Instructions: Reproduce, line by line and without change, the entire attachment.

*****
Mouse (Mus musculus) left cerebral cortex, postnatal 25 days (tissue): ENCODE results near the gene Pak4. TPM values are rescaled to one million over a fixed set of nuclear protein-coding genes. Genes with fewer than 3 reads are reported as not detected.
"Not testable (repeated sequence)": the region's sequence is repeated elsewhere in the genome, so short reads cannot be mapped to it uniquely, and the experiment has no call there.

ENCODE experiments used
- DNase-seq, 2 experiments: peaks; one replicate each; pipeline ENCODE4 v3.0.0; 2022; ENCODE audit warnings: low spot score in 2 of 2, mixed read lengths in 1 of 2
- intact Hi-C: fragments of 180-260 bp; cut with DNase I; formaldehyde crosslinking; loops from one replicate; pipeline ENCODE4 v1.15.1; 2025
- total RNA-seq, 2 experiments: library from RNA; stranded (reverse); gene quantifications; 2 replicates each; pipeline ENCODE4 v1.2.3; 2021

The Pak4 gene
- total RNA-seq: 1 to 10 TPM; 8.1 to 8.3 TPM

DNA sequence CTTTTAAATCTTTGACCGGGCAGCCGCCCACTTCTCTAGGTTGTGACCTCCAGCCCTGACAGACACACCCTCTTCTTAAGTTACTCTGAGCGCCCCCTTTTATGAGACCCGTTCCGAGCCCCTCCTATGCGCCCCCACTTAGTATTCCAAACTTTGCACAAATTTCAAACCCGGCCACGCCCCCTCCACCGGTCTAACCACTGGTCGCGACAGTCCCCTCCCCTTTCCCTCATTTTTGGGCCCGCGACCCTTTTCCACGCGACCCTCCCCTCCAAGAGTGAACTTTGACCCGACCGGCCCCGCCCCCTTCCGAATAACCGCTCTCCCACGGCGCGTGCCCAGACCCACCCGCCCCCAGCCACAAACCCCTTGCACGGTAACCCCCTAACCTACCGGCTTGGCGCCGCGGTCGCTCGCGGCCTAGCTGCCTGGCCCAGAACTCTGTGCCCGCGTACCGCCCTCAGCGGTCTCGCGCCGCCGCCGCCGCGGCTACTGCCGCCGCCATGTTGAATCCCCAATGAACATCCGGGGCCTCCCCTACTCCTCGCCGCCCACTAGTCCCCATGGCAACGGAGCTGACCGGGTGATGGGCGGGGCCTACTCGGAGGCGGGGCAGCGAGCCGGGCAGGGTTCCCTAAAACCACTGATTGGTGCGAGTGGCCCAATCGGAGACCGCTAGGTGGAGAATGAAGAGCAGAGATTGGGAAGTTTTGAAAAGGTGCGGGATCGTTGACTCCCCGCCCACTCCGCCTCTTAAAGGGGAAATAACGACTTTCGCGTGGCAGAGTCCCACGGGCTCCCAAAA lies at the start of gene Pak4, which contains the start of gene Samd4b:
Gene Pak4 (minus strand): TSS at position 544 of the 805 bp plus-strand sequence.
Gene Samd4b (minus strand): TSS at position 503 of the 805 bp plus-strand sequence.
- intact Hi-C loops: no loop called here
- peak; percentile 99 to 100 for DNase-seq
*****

Mouse (Mus musculus) left cerebral cortex, postnatal 25 days (tissue): ENCODE results near the gene Pak4. TPM values are rescaled to one million over a fixed set of nuclear protein-coding genes. Genes with fewer than 3 reads are reported as not detected.
"Not testable (repeated sequence)": the region's sequence is repeated elsewhere in the genome, so short reads cannot be mapped to it uniquely, and the experiment has no call there.

ENCODE experiments used
- DNase-seq, 2 experiments: peaks; one replicate each; pipeline ENCODE4 v3.0.0; 2022; ENCODE audit warnings: low spot score in 2 of 2, mixed read lengths in 1 of 2
- intact Hi-C: fragments of 180-260 bp; cut with DNase I; formaldehyde crosslinking; loops from one replicate; pipeline ENCODE4 v1.15.1; 2025
- total RNA-seq, 2 experiments: library from RNA; stranded (reverse); gene quantifications; 2 replicates each; pipeline ENCODE4 v1.2.3; 2021

The Pak4 gene
- total RNA-seq: 1 to 10 TPM; 8.1 to 8.3 TPM

DNA sequence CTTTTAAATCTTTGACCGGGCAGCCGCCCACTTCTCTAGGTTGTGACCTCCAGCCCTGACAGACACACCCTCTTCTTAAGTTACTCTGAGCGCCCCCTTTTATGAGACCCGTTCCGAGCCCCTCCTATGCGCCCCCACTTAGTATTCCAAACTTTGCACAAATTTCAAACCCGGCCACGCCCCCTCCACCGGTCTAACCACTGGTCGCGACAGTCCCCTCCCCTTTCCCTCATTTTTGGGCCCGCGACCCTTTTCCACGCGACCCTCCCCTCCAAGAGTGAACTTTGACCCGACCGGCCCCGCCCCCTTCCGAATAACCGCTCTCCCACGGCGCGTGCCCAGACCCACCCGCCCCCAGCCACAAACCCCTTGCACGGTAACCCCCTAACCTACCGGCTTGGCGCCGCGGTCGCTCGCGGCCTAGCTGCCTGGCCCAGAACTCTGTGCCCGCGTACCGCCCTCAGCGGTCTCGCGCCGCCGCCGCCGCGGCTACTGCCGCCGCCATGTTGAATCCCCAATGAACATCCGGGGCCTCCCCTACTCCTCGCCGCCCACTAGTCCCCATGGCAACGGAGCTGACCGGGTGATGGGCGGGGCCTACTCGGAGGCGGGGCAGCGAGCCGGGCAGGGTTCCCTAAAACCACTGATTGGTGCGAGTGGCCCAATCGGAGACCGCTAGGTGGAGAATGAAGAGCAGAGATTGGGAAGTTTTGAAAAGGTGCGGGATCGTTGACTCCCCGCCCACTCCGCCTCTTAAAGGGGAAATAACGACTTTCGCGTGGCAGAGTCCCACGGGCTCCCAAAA lies at the start of gene Pak4, which contains the start of gene Samd4b:
Gene Pak4 (minus strand): TSS at position 544 of the 805 bp plus-strand sequence.
Gene Samd4b (minus strand): TSS at position 503 of the 805 bp plus-strand sequence.
- intact Hi-C loops: no loop called here
- peak; percentile 99 to 100 for DNase-seq